Radiation therapy can be overwhelming. This handout has a list of questions patients have asked in the past. We hope this will help guide you through your treatment.

When will I get the results of my CT scan?

The CT scan you had today was for treatment planning only. Doctors will not be able to use this scan to see changes in your tumor.

When is my first radiation therapy treatment appointment?

Your treatment plan will be made after your CT scan. The radiation therapist will call you in 1-2 weeks to set up your first treatment. They will try to work around your schedule.

Where will my treatment be?

The therapist tells you which machine will be used for your treatment. You will get directions to that machine.

Where do I check-in?

Come straight down to Radiation Oncology. Check in at the desk right off the K elevator in the basement. You do not need to check-in at the main registration desk.

When will I see my doctor or nurse?

Your doctor and nurse will see you on a regular basis during treatment. They will follow your progress and check for side effects. Tell them about any concerns you have. You will see your doctor once a week.

Can I feel the radiation?

You will not feel the radiation. You can hear the machine turn on and you may hear a buzzing sound.

Who is on my treatment team?

  • Radiation therapists work with doctors to give the daily treatment. They are under the doctor’s prescription and supervision. They keep daily records. They check the treatment machines to make sure they are working properly.

  • Medical physicists work with your doctor to make your treatment plan. They also work with the dosimetrist to make sure treatments are right for you.

  • Dosimetrists calculate the dose of radiation. This ensures the tumor gets the right amount of radiation. They use computers to create the treatment plan.

Will radiation make me sick?

You may have side effects from your radiation treatment. The side effects are based on the area of your body treated. For example, patients being treated to their abdomen or pelvis may feel nauseous. Feeling tired during radiation treatment is common. Skin reactions from the radiation are also common. Side effect information is in the folder given to you at your consult visit. Ask the radiation therapist or doctor if you have questions.

Will I lose my hair?

Treatment to the head can cause hair loss. Treatment to any part of the body covered with hair can cause hair loss in that area only. Hair loss can be permanent or temporary. This depends on your radiation dose.

When will I see side effects from the radiation?

Side effects start about 2 weeks after the start of your treatment. Ask the radiation therapist or doctor if you have questions.

Will I be radioactive?

No. The only time there is radiation is when the machine is turned on. You are safe to be around others. You will not give off radiation.

What happens if I can’t make it to one of my radiation therapy treatments?

Call your treatment machine phone number to speak with a therapist. Try not to miss any of your treatments. You will need to make up for a missed day. Another day would be added on to your treatment schedule.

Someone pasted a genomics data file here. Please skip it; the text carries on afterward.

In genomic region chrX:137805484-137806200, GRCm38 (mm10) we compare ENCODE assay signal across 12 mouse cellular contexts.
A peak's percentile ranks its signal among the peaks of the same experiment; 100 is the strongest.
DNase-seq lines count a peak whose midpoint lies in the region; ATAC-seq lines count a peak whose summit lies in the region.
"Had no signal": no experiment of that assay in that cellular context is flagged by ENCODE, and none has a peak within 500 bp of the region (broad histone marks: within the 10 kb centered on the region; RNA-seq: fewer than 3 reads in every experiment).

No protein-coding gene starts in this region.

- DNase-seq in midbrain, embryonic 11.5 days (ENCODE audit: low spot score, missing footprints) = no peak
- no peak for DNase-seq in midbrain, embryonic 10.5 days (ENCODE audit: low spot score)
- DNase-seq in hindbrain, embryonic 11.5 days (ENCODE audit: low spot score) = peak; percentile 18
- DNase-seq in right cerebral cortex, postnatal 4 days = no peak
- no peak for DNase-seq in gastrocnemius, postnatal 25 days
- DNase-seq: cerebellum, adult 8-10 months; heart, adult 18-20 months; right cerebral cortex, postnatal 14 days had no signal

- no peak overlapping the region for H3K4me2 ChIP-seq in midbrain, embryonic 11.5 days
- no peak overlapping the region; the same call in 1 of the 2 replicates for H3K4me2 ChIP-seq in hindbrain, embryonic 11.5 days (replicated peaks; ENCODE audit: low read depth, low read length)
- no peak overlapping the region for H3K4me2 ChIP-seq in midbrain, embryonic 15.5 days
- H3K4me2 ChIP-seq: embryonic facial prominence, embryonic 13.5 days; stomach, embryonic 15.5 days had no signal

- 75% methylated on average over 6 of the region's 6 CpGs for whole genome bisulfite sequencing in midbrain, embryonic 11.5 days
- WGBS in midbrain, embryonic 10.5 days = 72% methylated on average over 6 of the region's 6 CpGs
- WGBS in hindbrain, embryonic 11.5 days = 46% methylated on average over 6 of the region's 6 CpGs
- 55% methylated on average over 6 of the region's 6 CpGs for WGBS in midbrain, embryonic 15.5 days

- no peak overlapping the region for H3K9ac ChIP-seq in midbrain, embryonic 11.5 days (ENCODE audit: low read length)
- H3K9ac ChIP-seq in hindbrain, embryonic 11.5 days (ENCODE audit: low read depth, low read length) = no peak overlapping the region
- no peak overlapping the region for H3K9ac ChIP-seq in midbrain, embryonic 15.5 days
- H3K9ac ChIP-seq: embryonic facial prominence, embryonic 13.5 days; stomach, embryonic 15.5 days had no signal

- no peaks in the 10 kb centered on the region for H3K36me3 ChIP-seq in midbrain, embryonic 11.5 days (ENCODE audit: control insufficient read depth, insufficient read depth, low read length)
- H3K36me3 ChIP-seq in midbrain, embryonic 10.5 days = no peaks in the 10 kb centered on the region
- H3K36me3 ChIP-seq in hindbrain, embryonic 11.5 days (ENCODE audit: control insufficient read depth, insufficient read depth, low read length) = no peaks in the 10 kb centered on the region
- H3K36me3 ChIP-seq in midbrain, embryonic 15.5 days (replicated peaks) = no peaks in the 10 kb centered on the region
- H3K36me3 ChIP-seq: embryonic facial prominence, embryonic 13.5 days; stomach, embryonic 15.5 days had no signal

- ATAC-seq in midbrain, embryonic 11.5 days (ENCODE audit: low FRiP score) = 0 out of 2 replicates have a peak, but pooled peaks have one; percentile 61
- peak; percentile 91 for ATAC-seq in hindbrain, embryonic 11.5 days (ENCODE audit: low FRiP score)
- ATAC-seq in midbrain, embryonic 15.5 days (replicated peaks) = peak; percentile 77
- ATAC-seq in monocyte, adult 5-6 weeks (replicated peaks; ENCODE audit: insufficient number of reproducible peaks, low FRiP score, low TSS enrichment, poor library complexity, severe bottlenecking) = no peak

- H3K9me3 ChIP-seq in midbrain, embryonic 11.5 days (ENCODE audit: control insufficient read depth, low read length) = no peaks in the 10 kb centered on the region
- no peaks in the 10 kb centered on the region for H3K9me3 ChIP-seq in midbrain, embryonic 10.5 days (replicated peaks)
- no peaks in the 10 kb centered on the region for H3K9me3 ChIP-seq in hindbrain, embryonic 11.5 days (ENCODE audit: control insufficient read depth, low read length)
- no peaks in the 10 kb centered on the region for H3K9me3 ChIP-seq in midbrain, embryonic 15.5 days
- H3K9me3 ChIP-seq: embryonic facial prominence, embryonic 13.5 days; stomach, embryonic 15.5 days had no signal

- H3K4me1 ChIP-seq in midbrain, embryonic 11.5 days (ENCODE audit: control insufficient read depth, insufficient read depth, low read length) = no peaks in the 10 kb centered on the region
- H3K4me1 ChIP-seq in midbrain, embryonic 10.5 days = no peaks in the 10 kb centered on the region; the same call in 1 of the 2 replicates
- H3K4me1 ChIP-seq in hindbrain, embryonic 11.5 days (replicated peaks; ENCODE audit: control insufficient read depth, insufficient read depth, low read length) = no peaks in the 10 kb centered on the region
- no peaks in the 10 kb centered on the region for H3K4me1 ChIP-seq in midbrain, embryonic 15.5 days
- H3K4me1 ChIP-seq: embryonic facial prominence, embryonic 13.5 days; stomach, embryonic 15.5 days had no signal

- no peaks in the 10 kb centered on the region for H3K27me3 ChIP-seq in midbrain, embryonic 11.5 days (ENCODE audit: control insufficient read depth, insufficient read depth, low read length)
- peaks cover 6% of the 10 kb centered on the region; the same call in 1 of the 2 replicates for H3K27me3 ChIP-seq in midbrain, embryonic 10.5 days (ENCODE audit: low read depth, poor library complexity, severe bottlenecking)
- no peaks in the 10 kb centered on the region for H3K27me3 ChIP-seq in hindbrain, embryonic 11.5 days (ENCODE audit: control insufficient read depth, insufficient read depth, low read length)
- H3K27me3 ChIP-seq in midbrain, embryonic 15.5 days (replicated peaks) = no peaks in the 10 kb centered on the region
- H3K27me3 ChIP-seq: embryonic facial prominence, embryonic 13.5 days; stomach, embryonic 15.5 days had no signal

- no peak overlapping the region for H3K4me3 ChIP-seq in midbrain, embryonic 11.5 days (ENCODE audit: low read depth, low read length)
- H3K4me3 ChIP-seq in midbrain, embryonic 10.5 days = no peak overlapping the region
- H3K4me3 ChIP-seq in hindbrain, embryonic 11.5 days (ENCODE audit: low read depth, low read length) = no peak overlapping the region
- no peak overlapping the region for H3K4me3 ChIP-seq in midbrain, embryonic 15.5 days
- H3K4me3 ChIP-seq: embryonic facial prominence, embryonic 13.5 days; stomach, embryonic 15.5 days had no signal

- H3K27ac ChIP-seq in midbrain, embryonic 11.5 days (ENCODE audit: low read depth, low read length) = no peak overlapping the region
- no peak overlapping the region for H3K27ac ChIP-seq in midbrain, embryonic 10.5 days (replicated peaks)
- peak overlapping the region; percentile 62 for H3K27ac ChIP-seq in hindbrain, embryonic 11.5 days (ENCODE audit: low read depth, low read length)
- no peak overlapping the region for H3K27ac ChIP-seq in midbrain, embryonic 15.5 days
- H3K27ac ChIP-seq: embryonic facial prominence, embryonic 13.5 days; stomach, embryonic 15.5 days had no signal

What is Tomo-Therapy®?

It is a radiation treatment method using a machine similar to a CT scan. The Tomo-Therapy® machine is a treatment machine and a CT scanner. The daily CT confirms the size, shape, and location of your tumor before the treatment.

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What happens during a treatment visit?

Please arrive at the Tomo-Therapy® unit in Radiation Oncology at the time you were given. Check in with the Radiation Oncology reception staff.

The treatments take about 30 minutes. You will see your doctor once a week. In most cases the visit with your doctor is after one of your treatments. You should plan on being in the clinic a little longer on those days.

You will be called into the treatment room, and the therapist will explain the process in detail.

  1. You may be asked to remove some clothing or personal items for the treatment.

  2. You will be placed on the treatment table. The therapist(s) may need to adjust your position on the table by moving parts of your body.

  3. The table will move into the opening of the machine. The therapists will leave the room and perform a CT scan. The therapists are able to see and hear you even when they are not in the room. If you need something, wave your hand or call out loudly. The therapist will stop the machine right away and come into the room.

  4. After the CT, the table will move out of the opening. It takes about 5 minutes for the therapists and doctors to review the CT and confirm the treatment field. It is very important for you to hold still.

  5. The therapists will then make the needed adjustments and put the table into the scanner for treatment. The treatment itself will take about 5 to15 minutes.

  6. When the treatment is finished, the therapists will come into the room and help you off the table.

How can I contact my doctor before I start treatment or in-between treatments?

Treatments are given Monday-Friday. If you need to reach the staff you may call your Tomo-Therapy® unit Monday through Friday between 8:00 and 4:00.

  • Treatment Room B: (608) 266-6405

  • Treatment Room C: (608) 263-1484

During your last week of treatment, your doctor will let you know if you need to make any follow-up visits.

If you have any questions or problems once you are home, call the Radiation Oncology Clinic at (608) 263-8500.

If the clinic is closed, the paging operator will pick up the call. Ask for the radiation oncologist on call. Give your name and phone number with the area code. The doctor will call you back.

If you are a patient receiving care at UnityPoint – Meriter, Swedish American or a health system outside of UW Health, please use the phone numbers provided in your discharge instructions for any questions or concerns.